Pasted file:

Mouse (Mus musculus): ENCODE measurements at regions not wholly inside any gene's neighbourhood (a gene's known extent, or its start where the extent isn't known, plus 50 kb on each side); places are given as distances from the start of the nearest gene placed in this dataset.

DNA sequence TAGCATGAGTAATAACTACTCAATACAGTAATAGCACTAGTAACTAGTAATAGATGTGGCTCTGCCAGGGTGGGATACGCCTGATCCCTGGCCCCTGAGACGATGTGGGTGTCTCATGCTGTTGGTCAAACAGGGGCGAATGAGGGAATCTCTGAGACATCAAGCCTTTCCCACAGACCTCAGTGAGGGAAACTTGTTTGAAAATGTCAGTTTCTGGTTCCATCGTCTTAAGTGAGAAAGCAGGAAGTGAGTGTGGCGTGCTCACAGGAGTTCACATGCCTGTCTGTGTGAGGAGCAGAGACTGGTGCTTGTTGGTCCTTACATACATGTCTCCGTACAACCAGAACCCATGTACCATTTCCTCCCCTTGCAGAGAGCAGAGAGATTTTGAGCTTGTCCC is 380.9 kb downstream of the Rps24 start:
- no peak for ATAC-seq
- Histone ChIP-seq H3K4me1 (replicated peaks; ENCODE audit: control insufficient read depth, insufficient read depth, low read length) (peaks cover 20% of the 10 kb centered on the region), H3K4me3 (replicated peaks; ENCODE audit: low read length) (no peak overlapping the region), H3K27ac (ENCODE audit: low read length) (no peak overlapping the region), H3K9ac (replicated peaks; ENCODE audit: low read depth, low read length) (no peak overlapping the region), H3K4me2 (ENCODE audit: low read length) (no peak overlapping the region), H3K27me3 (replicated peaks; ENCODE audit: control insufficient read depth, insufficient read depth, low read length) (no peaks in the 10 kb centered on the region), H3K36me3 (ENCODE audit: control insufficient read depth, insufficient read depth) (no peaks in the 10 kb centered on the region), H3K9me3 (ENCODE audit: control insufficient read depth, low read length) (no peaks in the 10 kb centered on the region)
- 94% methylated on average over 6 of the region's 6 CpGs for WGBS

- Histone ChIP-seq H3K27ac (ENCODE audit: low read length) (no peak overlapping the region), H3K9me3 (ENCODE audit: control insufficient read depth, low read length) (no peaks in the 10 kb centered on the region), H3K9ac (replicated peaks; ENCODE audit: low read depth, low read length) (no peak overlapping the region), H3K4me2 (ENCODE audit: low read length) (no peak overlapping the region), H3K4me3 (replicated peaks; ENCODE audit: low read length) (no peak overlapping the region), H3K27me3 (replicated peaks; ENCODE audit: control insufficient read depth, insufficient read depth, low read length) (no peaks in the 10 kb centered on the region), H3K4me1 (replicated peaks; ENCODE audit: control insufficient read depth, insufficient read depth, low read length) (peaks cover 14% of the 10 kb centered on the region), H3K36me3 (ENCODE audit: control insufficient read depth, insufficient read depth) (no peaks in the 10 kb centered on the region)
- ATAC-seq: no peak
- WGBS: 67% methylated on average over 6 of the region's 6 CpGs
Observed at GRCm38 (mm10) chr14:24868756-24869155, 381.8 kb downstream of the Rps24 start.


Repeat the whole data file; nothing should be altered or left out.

Mouse (Mus musculus): ENCODE measurements at regions not wholly inside any gene's neighbourhood (a gene's known extent, or its start where the extent isn't known, plus 50 kb on each side); places are given as distances from the start of the nearest gene placed in this dataset.

DNA sequence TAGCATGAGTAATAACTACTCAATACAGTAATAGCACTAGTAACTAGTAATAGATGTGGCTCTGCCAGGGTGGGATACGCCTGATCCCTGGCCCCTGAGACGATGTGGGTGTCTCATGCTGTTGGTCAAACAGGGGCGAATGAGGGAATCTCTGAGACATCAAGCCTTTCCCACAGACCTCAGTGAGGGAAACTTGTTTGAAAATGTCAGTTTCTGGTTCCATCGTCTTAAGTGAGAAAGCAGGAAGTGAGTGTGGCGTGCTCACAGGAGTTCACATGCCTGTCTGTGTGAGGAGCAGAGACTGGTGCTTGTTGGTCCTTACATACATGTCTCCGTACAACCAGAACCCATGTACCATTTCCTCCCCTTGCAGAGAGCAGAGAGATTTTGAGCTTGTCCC is 380.9 kb downstream of the Rps24 start:
- no peak for ATAC-seq
- Histone ChIP-seq H3K4me1 (replicated peaks; ENCODE audit: control insufficient read depth, insufficient read depth, low read length) (peaks cover 20% of the 10 kb centered on the region), H3K4me3 (replicated peaks; ENCODE audit: low read length) (no peak overlapping the region), H3K27ac (ENCODE audit: low read length) (no peak overlapping the region), H3K9ac (replicated peaks; ENCODE audit: low read depth, low read length) (no peak overlapping the region), H3K4me2 (ENCODE audit: low read length) (no peak overlapping the region), H3K27me3 (replicated peaks; ENCODE audit: control insufficient read depth, insufficient read depth, low read length) (no peaks in the 10 kb centered on the region), H3K36me3 (ENCODE audit: control insufficient read depth, insufficient read depth) (no peaks in the 10 kb centered on the region), H3K9me3 (ENCODE audit: control insufficient read depth, low read length) (no peaks in the 10 kb centered on the region)
- 94% methylated on average over 6 of the region's 6 CpGs for WGBS

- Histone ChIP-seq H3K27ac (ENCODE audit: low read length) (no peak overlapping the region), H3K9me3 (ENCODE audit: control insufficient read depth, low read length) (no peaks in the 10 kb centered on the region), H3K9ac (replicated peaks; ENCODE audit: low read depth, low read length) (no peak overlapping the region), H3K4me2 (ENCODE audit: low read length) (no peak overlapping the region), H3K4me3 (replicated peaks; ENCODE audit: low read length) (no peak overlapping the region), H3K27me3 (replicated peaks; ENCODE audit: control insufficient read depth, insufficient read depth, low read length) (no peaks in the 10 kb centered on the region), H3K4me1 (replicated peaks; ENCODE audit: control insufficient read depth, insufficient read depth, low read length) (peaks cover 14% of the 10 kb centered on the region), H3K36me3 (ENCODE audit: control insufficient read depth, insufficient read depth) (no peaks in the 10 kb centered on the region)
- ATAC-seq: no peak
- WGBS: 67% methylated on average over 6 of the region's 6 CpGs
Observed at GRCm38 (mm10) chr14:24868756-24869155, 381.8 kb downstream of the Rps24 start.